The state of tune of the 2.6 litre 'C Series seems to be the subject of some debate. Peter Neal and Dennis Williams recall it as being pretty much the 'cooking' Austin unit, though Dennis believes the standard Solex might have been replaced by twin SUs. Geoff H e y , on the other hand, suggests it may have been a tuned engine from a production car racer (Safety Fast! July 2006).We may never know....
Aft of the bulkhead it seems that the 6-cylinder car was standard Magnette as far as the bodywork was concerned. However, a 'C type rear axle was fitted, probably also from the Westminster.
The next stage would have been to reclothe the front of the car with appropriate bodywork. This was the task of Jim O'Neill who worked for Gerald Palmer as Chief Body Engineer and the metal bashing was done by Billy Wilkins who Peter describes as an 'ace metalworker. A larger radiator was needed for the 6-cylinder engine which in turn required a bigger grille, which has its own reference in the EX register (Fig 2). All those involved with the car recall this as being wider that the standard item, but retaining the characteristic Magnette swept back curve. Peter Neal suggests its proportions were similar to the MG I 100 grille that appeared some six years later. A one-off item, it was crafted by Harry Ridded.
Those who saw it describe the car as looking basically standard to the casual observer, with the obvious exception of the radiator grille. However, the reference in the EX archives of EX 203 'Magnette with Extra Long Column' (Fig 2) suggests, not surprisingly, that the bodywork might have been longer than standard ahead of the A-post.
Fig. 2 contains all the EX references to the 'C Series Magnette and this may give another clue to the car's origins. As all 'one off' manufactured parts were referred to in the EX   register, one can infer that the rest of the car's running gear was built from parts off the shelf at Longbridge or Abingdon, supporting the suggestion that most of the non-standard items were straight from the Westminster.
By some time in the late summer of 1956 the project was complete and ready to take to the road in a smart new coat of black paint. How did it perform? Dennis Williams probably spent more time behind the wheel than anyone else, using the car for trips to Birmingham and Coventry and to visit Earls Court for the 1956 Motor Show.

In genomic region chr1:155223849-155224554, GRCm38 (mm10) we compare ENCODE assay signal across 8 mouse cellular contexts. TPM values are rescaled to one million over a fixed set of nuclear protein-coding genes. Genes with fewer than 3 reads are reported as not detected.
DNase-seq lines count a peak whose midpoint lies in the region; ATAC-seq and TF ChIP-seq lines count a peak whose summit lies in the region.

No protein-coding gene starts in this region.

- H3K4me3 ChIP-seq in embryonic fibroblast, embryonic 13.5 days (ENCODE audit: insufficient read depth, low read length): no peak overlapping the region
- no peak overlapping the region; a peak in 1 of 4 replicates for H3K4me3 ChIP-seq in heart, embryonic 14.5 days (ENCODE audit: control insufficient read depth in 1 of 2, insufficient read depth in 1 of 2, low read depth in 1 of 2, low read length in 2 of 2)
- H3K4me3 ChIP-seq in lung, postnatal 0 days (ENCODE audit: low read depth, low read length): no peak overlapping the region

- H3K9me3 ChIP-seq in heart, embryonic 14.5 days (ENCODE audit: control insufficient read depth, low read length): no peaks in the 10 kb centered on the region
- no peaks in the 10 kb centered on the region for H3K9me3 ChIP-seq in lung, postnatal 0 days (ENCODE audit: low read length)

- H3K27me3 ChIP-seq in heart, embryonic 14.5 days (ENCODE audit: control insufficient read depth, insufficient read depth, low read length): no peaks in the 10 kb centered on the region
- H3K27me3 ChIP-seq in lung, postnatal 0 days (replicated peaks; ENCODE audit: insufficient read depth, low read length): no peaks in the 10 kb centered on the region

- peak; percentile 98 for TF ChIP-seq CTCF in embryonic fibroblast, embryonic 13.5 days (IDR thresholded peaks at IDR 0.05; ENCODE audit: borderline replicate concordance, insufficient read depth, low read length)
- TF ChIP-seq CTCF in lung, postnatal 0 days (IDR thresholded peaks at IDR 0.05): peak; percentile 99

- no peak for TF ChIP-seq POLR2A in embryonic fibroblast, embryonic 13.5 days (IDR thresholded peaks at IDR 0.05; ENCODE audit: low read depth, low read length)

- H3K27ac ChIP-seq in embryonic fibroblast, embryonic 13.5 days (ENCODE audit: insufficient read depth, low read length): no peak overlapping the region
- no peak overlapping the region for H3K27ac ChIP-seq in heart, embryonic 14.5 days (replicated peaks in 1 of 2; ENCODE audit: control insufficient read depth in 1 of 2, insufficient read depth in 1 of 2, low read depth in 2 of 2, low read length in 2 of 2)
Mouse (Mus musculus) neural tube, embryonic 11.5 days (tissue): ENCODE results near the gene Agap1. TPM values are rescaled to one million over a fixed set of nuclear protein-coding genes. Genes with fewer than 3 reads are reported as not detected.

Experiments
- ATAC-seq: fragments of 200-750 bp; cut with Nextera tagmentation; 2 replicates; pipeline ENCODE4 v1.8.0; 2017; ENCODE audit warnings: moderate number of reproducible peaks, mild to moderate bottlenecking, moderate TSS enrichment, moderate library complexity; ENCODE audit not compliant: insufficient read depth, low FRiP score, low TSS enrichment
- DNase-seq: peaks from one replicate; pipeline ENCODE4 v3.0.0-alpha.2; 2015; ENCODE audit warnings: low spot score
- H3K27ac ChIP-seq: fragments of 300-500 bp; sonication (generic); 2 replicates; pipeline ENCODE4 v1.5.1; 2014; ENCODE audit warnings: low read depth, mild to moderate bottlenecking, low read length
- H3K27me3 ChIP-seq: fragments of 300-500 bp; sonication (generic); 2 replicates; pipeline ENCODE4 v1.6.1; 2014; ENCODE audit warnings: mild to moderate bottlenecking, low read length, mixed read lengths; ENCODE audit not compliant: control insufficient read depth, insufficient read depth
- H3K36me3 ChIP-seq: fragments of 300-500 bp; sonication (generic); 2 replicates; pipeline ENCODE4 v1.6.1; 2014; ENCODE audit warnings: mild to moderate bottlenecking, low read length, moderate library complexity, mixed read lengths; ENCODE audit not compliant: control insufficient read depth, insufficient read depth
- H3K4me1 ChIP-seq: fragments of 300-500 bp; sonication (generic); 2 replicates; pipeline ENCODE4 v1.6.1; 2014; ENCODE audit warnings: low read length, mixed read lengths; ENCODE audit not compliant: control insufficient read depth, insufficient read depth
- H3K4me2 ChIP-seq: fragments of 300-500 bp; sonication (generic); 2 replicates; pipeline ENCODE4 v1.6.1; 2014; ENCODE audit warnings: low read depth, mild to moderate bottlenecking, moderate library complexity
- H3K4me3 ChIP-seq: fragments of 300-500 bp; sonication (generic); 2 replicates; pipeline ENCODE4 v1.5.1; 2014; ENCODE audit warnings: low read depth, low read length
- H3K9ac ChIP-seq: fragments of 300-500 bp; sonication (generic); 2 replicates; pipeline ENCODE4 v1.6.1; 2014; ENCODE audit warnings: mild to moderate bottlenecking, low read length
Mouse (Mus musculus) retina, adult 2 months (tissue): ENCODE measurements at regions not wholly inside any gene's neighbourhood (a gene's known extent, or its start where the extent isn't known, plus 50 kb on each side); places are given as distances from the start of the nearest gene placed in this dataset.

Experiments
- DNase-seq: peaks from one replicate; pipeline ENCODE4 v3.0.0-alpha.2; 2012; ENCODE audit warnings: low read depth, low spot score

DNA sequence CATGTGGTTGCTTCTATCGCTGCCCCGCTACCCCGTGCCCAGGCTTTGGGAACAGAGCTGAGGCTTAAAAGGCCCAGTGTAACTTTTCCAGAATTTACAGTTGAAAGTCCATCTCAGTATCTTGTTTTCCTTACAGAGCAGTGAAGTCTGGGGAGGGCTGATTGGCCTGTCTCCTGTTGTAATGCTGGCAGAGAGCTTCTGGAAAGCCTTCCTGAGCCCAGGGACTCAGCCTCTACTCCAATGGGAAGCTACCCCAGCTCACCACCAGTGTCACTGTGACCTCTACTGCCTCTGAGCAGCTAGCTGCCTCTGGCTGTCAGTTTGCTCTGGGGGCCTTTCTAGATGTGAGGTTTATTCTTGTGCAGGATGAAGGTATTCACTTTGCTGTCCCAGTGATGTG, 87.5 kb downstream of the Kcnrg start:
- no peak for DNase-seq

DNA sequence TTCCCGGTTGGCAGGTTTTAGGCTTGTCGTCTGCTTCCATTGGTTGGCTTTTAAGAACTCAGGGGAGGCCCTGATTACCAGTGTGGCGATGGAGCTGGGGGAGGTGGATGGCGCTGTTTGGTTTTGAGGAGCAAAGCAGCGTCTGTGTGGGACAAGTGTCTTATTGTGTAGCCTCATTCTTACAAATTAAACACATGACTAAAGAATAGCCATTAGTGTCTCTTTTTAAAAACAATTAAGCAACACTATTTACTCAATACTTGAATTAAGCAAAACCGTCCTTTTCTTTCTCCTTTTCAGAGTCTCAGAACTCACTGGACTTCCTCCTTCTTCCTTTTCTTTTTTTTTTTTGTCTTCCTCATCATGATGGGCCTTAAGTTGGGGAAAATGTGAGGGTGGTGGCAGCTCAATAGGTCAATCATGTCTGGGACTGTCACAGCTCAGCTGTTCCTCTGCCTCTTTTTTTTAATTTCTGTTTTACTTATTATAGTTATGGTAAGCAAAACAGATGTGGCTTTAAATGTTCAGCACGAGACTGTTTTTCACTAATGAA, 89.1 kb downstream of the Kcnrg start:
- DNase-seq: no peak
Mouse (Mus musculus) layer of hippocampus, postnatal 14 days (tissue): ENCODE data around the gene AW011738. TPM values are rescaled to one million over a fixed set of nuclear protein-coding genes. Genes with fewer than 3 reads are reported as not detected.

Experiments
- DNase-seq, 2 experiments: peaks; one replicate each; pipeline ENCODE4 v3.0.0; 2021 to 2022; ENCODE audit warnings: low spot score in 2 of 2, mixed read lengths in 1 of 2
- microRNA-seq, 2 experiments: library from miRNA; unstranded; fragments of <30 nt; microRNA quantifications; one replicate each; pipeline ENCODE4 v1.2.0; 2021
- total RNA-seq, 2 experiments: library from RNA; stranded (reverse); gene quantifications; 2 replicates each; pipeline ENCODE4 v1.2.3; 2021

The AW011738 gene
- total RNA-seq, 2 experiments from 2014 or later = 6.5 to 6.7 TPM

"The car went extremely well, it was a car I very much enjoyed driving" he recalls "and it handled very well too"
It's  not  surprising that those who  were  allowed behind the wheel were tempted to have some fun with unsuspecting motorists. Geoff lley's exploits in Abingdon when he responded to the challenge of an army major driving an Alfa Romeo Guilietta Sprint can be read in July's Safety Fast! while Don Hayter saw off a Jag in it, which must have been particularly satisfying given that Jaguar would have been the main competition had the car ever reached production.
So why did a car that apparently had so much promise go no further? Well, there's a long road to be travelled from a one-off special to a full production model and by late 1956 BMC's longer-term plans were heading off down the Farina route, despite the announcement of the slightly more powerful  ZB Magnette that year. The market gap for a big 6-cylinder performance saloon was filled by the Riley 2.6 in 1957, though that turned out to be more of a flop than the Pathfinder, with fewer that 1,000 cars being sold over its two year production. Then the Mark I Jaguar was replaced by the iconic Mark 2 and the rest, as they say, is history...
And what became of EX202? Along with most other one-off experiments it is believed to have met its fate with cutting torches behind the factory some time in the late 1950s. A sad end to an intriguing experiment.
My sincere thanks to Peter Neal, Dennis Williams. Cliff Bray and Don Hayter for their help in preparing this article - PB